Cervical Screening Test
Cervical screening, HPV and pregnancy
A good understanding of cervical health, including screening tests, HPV and cervical cancer, can be essential to boosting your chances of a healthy pregnancy. Dr. Hema Grover a specialist in gynaecology at Mitcham Private Hospital, explains the basics of cervical screening.
The new pap smear
The Cervical Screening Test, or CST, is a new type of test that has replaced the pap smear. This test is more effective than the pap smear at preventing cervical cancers.
The CST detects presence of Human Papillomavirus (HPV) which can cause cervical changes. These changes can in turn lead to cervical cancer. Unlike the old type of pap smear, this test is only required every five years if the result is normal.
What is HPV?
HPV is a very common virus, with four out of five people having it at some stage of their lives. Most of the time, the body’s immune system gets rid of the virus before it does harm.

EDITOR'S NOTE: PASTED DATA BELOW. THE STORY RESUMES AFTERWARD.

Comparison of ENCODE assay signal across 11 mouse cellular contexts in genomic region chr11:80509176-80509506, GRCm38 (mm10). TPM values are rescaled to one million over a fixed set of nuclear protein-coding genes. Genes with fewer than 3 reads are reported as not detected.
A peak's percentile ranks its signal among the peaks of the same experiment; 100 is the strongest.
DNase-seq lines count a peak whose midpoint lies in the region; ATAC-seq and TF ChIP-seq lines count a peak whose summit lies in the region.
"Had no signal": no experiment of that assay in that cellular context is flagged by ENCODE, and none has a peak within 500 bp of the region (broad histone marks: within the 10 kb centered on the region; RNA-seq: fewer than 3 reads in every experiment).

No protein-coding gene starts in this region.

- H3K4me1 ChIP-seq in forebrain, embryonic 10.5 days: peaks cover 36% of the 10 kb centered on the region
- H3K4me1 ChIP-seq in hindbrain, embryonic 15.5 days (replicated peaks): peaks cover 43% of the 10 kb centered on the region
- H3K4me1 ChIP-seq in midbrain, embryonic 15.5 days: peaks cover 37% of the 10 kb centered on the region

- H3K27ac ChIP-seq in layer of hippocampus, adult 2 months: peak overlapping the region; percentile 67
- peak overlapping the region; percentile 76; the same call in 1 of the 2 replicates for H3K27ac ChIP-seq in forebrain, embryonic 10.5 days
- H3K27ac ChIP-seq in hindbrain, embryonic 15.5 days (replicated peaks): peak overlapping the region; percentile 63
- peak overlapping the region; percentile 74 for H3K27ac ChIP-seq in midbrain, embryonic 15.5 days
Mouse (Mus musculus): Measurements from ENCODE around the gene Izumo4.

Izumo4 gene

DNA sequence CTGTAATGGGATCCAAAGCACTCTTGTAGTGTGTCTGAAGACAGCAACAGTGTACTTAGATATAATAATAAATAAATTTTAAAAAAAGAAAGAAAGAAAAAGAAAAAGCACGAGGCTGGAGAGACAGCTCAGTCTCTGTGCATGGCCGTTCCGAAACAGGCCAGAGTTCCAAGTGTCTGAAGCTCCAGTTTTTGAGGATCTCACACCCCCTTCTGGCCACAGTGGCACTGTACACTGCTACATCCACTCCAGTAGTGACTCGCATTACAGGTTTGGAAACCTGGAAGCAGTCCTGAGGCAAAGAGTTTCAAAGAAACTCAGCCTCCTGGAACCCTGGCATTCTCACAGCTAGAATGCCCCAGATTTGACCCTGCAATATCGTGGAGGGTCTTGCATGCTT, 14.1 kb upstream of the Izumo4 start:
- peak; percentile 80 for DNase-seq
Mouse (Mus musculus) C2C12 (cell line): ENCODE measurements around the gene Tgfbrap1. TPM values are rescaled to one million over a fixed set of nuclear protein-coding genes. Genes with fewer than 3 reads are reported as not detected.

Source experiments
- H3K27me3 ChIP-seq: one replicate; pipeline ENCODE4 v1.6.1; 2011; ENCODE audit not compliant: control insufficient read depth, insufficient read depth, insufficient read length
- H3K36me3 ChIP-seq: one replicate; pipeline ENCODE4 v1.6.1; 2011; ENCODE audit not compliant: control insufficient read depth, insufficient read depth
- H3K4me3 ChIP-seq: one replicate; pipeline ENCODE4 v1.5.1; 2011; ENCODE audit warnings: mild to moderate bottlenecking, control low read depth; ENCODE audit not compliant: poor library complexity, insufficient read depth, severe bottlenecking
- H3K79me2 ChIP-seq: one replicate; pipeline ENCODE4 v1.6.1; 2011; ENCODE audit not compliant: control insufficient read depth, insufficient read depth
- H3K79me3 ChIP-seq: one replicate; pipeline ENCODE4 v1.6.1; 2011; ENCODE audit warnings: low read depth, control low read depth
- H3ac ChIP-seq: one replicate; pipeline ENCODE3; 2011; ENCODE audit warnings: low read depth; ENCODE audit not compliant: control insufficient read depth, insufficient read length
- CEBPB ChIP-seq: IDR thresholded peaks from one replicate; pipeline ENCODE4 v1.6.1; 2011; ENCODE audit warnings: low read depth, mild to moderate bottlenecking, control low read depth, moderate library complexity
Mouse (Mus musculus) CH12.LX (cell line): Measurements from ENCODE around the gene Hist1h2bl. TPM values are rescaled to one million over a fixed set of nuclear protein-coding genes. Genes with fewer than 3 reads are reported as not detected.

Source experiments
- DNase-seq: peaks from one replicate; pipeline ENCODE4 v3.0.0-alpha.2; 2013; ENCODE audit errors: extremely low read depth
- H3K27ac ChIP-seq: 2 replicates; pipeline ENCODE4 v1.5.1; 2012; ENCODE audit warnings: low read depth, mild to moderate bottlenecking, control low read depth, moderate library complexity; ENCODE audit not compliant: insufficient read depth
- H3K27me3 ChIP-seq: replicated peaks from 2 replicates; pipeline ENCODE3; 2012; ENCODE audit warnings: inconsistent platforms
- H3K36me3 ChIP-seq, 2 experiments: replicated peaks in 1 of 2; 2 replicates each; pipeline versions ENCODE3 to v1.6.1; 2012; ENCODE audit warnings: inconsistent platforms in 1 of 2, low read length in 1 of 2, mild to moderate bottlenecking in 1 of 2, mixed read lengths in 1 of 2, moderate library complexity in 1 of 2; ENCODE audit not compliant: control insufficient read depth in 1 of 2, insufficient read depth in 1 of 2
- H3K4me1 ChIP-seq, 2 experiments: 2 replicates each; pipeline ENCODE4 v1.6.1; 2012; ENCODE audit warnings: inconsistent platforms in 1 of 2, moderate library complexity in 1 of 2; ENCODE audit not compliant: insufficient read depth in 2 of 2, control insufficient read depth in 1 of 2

HPV is spread through genital skin contact during sexual activity. As viruses are microscopic, HPV can pass through tiny breaks in the skin. HPV is not spread in blood or other body fluids, so condoms do not necessarily assist in preventing it.
Because the virus can be hidden in a person’s cells for a long time, having a diagnosis of HPV does not necessarily mean that you or your partner has been unfaithful.
HPV and cervical cancer
There are more than 100 types of HPV, but the two known to cause cervical cancer in most of the cases are HPV 16 and 18. If your Cervical Screening Test is positive for either of these types of HPV, you will be referred to a specialist for further tests and possible treatment.
Most women who get HPV clear the virus naturally and do not go on to develop cervical cancer. In a small number of women, the HPV stays in the cells of the cervix. When the infection is not cleared, there is an increased risk of developing abnormalities. In very rare cases, these
abnormalities of the cervix can progress to cancer.